Rock Hill businessman Gary Williams kicked off his campaign for York County Council with about 175 supporters on hand, including business and community leaders.
In a back dining hall at the Old Town Bistro on Main Street, Williams formally announced his candidacy for the District 6 council seat, which represents northwestern Rock Hill and the Newport community.
Williams will run in the June 12 Republican primary against incumbent Chairman Britt Blackwell, a Rock Hill eye doctor serving his first term.
"It's time we get back to business," Williams said, adding that over the past year, the York County Council hasn't been focused on economic development.
Williams said he would provide "positive, adult leadership" that will "get results." He called a recent rise in York County's unemployment rate while the state's rate dropped "totally unacceptable."
Blackwell said he wouldn't be drawn in by Williams' criticisms.
"I'm not going to go there with him," he said Monday evening from his home. "He has a right to his opinion."
Blackwell did defend the current County Council members' commitment to economic development.
"You lay a foundation and then you build from there," he said. "We've done a great job of laying a solid foundation of making York County business friendly, and we're heading in the right direction."
Williams is owner and cofounder of Williams & Fudge, a college debt-collection agency in the former Cotton Factory on White Street in Rock Hill, which Williams' business renovated.
Among the community leaders in attendance were Rock Hill Mayor Doug Echols and Rock Hill schools Superintendent Lynn Moody, and several people from Winthrop University including President Anthony DiGiorgio and his wife, Gale, and Kathy Bigham, vice-chairwoman of Winthrop's Board of Trustees.
Clarence and Lynn Hornsby also came to show their support for Williams.
"I am a Democrat, but I like Gary Williams, and I appreciate all the things he's done for this town," Lynn Hornsby said. "I also want someone more progressive. ... I don't like super conservativism."
Clarence Hornsby, a Republican and former chairman of the Rock Hill Economic Development board of directors, said he wants the County Council to "take more of an active role in economic development."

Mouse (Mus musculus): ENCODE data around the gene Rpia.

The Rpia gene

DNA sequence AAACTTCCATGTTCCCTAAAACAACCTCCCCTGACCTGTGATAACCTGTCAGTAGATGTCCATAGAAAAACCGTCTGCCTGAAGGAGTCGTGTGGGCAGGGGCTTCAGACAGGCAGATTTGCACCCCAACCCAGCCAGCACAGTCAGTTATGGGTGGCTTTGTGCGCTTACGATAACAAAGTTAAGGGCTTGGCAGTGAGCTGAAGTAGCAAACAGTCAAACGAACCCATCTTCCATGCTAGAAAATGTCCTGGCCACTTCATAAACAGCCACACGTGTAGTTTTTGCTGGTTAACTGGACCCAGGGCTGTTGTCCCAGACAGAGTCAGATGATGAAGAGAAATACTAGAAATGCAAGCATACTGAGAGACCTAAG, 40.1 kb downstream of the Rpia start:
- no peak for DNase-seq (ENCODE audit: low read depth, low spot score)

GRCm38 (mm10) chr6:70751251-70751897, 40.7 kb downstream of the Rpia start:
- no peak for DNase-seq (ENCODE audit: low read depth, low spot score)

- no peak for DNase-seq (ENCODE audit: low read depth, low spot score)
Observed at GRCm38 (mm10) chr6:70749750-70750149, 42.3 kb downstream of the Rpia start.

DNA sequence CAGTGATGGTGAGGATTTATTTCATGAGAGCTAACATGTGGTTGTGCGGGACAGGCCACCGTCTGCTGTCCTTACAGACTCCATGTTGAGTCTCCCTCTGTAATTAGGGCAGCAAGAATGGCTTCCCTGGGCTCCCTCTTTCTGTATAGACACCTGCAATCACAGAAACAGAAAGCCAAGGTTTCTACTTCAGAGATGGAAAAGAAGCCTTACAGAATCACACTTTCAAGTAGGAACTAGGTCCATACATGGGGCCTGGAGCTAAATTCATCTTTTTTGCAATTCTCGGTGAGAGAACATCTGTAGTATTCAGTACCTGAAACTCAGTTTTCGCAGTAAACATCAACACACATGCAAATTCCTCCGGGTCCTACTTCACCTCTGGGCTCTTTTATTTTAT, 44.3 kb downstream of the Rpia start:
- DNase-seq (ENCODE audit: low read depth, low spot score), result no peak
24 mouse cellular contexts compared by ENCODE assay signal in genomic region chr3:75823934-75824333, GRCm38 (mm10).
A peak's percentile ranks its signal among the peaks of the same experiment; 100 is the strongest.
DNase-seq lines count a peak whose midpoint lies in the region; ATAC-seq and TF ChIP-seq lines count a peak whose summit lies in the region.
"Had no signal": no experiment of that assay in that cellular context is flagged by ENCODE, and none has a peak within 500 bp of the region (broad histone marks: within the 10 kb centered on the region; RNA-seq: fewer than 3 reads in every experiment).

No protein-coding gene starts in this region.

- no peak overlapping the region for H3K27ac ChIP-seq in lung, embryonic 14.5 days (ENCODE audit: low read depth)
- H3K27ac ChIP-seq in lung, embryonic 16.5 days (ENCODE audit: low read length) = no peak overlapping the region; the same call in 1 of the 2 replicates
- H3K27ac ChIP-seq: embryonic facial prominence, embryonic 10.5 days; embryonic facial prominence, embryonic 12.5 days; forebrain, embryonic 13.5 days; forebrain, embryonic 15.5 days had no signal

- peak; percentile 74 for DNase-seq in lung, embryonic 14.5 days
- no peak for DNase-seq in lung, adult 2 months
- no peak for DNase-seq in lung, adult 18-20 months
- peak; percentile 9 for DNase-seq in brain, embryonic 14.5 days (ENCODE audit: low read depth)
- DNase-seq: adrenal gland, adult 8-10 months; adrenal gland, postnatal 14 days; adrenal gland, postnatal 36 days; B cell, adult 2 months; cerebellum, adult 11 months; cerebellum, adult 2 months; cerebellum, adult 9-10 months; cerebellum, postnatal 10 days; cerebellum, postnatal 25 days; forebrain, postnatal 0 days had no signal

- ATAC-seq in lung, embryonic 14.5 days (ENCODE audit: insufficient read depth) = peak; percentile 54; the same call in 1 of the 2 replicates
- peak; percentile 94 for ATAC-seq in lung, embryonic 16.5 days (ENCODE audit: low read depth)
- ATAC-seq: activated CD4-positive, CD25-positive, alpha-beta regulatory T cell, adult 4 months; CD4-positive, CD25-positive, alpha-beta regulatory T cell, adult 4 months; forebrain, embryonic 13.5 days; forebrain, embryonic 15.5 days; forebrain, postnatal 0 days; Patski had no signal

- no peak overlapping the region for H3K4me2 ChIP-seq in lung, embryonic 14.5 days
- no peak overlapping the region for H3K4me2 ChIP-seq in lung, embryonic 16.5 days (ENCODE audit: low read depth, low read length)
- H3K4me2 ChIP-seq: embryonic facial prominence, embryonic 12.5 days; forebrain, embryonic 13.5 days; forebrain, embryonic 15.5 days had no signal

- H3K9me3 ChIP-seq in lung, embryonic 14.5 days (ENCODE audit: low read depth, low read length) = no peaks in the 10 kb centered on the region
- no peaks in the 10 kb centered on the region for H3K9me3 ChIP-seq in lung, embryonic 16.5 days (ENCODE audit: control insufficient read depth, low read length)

Former employees of the county Culture & Heritage Museums were there, as were former members of the county Culture & Heritage Commission, which oversees the museums.
As a member of the Culture & Heritage Foundation, which raises money for the museums, Williams was a non-voting member of the museum commission.
That ended when the current County Council disbanded the 21-member board, shrunk its membership to seven and replaced its members in a controversial shake-up of museum leadership - a change Williams has publicly criticized.
Former York County Councilman David Vipperman, who now manages the Rock Hill Business Technology Center, has worked with Williams over the years.
Vipperman said Williams has dedicated himself to the "broad community" - from economic development to the Boy Scouts.
The current County Council members are "good folks, well-intentioned," he said, but they don't have the "background and skills required in a county with this much potential."
Winthrop University Trustee Bob Thompson said current council members "spend more time arguing about things than focusing on the issues."
Williams would bring a "stronger, more enlightened point of view" to the council, Thompson said.
County government should be about providing a quality "set of deliverables," he said, and not necessarily about "lowest cost everything."
Nick Wimmer, 32, was one of the younger supporters in attendance - besides the troop of Boy Scouts. He views Williams as a "wonderful friend and mentor."
Nine years ago, Wimmer and his wife founded Camp Canaan, whose board Williams chairs.
"What has Gary not brought to the table?" Wimmer said. With his business and networking experience, Wimmer said, Williams "helped to provide a foundation for the camp."
"It's going to be a tough fight," said Swain Sheppard, a member of GPS Conservatives for Action, a Rock Hill-based political group.
Sheppard, who supports Blackwell's re-election bid, and three other GPS members came to the rally "to get a feel for what we're up against."
Williams' support for former U.S. Rep. John Spratt, a Democrat, is among their concerns, he said.
In 2010, Williams gave Spratt the maximum of $4,800 because Spratt supported the trade organization Williams was president of, Williams said last month, but also because he wanted to support him and the "community supported him for 28 years."
The move "doesn't make me a non-Republican," Williams said, but a "good businessman to make the right decision."
"Saying that any good businessman would have done the same thing is a telling tale," Sheppard said. What it really means, he said, is "'It's going to help my company and me in the future.'"
Blackwell "appeals to the small-government-type people" in York County, Sheppard said.
"I respect Britt for taking a stand ... and not giving raises to employees when the rest of the county is suffering," he said. "I don't think Williams would have done that."